What to learn from NYT banning ‘tweets’

Social media users shared a mighty laugh this week upon hearing The New York Times’ standards editor Phil Corbett had asked its writers to not use the word “tweet.” “We don’t want to seem paleolithic,” Corbett wrote. “But we favor established usage and ordinary words over the latest jargon or buzzwords.”

At first, this seems an obvious boner. Twitter now has more than 100 million users worldwide, and its brief 140-character posts are unique formats that can include hyperlinks to web articles, retweets of others’ messages, photos, and hashtags for tracking conversations. If the Twitter service is a fad, no matter; a large chunk of the human race is using it today, and there should be a word to describe it.

Yet The New York Times points to a deeper issue — language, like society, is splintering. Wired magazine reported two years ago that there are now more non-native English speakers in the world using the language, often incorrectly, than there are speakers in nations where English is the mother tongue. More than 300 million Chinese, for instance, use English tinged with strange vowel tones and wildly incorrect terms. In Singapore, “think” is pronounced “tink.” Even the logic structure is shifting; Wired author Michael Erard noted that in Mandarin, subjects are not required in sentences, so “Our goalie not here yet, so give chance, can or not?” makes perfect sense. English is morphing into Chinglish, not a bad thing, just a new language entirely.

Technology, the great divider

Technology and the Internet were once thought to be great unifiers, but instead they may be accelerants helping us form divergent microbubbles of interests, expanding new niches of humanity that lead to more rapid evolution of language, concepts, and culture. Like the oceans and mountains that once divided us, we can now use web browsers and mobile handsets to set up walls against others and see only others like us. Readers of Fox News self-select conservatively biased reporting; readers of Salon click to find their own liberal viewpoints reinforced. Global warming is a threat/hoax. Obama is saving the country/slinking toward socialism. BP is corporate evil writ large/a victim of all our personal oil consumption. Politics, news, jargon, argot, slang and the ideas behind them are all fragmenting in new directions. It’s not right or wrong, New York Times; it’s progress, and perhaps something worth tweeting about.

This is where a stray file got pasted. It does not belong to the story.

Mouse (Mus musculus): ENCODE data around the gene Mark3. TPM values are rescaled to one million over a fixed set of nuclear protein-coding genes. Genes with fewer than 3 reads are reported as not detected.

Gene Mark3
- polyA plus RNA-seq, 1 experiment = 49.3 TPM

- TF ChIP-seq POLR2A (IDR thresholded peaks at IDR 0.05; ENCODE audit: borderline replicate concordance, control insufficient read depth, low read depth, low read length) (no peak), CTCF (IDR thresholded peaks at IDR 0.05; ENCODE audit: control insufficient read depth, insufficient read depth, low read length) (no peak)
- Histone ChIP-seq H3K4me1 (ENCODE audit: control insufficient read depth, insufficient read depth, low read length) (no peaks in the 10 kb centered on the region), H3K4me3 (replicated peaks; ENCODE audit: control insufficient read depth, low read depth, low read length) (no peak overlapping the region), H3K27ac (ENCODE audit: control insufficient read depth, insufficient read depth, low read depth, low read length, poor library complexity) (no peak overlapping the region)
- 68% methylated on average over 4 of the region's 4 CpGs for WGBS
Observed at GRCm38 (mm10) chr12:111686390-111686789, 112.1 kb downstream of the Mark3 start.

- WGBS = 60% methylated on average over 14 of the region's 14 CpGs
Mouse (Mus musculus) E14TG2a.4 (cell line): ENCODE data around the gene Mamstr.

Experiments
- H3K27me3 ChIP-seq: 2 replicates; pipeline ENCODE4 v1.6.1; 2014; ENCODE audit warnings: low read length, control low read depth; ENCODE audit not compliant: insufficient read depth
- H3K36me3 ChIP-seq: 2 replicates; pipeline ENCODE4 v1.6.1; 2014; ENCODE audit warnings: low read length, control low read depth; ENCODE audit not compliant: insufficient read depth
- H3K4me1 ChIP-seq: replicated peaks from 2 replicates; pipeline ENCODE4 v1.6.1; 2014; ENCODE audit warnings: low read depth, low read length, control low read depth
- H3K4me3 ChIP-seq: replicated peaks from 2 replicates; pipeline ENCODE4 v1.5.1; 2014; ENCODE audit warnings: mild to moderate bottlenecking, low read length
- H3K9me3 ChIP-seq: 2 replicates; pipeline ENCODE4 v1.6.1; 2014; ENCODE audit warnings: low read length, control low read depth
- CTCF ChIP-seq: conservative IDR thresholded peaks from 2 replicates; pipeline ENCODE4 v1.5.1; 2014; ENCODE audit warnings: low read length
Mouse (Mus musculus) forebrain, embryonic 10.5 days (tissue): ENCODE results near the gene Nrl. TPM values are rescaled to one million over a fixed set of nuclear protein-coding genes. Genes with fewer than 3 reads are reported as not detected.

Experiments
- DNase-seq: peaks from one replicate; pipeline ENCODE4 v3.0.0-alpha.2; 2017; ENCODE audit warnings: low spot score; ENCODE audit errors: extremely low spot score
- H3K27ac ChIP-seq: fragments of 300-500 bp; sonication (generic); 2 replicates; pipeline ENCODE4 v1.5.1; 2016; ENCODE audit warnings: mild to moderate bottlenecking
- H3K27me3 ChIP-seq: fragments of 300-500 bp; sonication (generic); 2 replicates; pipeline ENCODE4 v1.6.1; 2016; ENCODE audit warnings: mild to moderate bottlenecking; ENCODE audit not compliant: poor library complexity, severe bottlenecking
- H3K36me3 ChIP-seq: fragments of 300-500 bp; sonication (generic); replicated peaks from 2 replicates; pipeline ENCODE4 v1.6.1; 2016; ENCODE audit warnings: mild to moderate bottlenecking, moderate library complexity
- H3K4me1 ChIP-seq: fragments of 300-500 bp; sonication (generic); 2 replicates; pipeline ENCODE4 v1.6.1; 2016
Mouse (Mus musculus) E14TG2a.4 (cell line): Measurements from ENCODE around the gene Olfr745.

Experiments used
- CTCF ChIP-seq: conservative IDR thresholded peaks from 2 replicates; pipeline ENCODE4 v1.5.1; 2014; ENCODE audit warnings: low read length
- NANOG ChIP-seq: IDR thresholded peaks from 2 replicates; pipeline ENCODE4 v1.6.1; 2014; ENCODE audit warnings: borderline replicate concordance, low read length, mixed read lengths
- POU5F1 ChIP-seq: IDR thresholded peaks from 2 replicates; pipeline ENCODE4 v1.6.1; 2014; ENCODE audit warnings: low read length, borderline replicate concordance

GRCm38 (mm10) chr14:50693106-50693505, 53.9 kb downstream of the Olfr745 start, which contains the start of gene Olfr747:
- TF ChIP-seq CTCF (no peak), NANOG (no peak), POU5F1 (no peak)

Image: TarikB

2 thoughts on “What to learn from NYT banning ‘tweets’

  1. Twitter has 100 million accounts. Some people like me have 4 accounts. Many spam accounts exist. So always put in that caveat. Your statement would lead readers into thinking Twitter has 100 million people using it everyday. Only 6-15 million people use the service on a regular basis.

    That being said if someone in a new story issued information via a Tweet. It should be stated as a Tweet. And the NYT position is pretty silly.

  2. That’s a good point re numbers. I am curious as to what the numerical tipping point is for word adoption into the mainstream. I wonder how many people use terms like colloquialism, neologism and jargon, from the NYT memo — and suspect it is less than those who use tweet.

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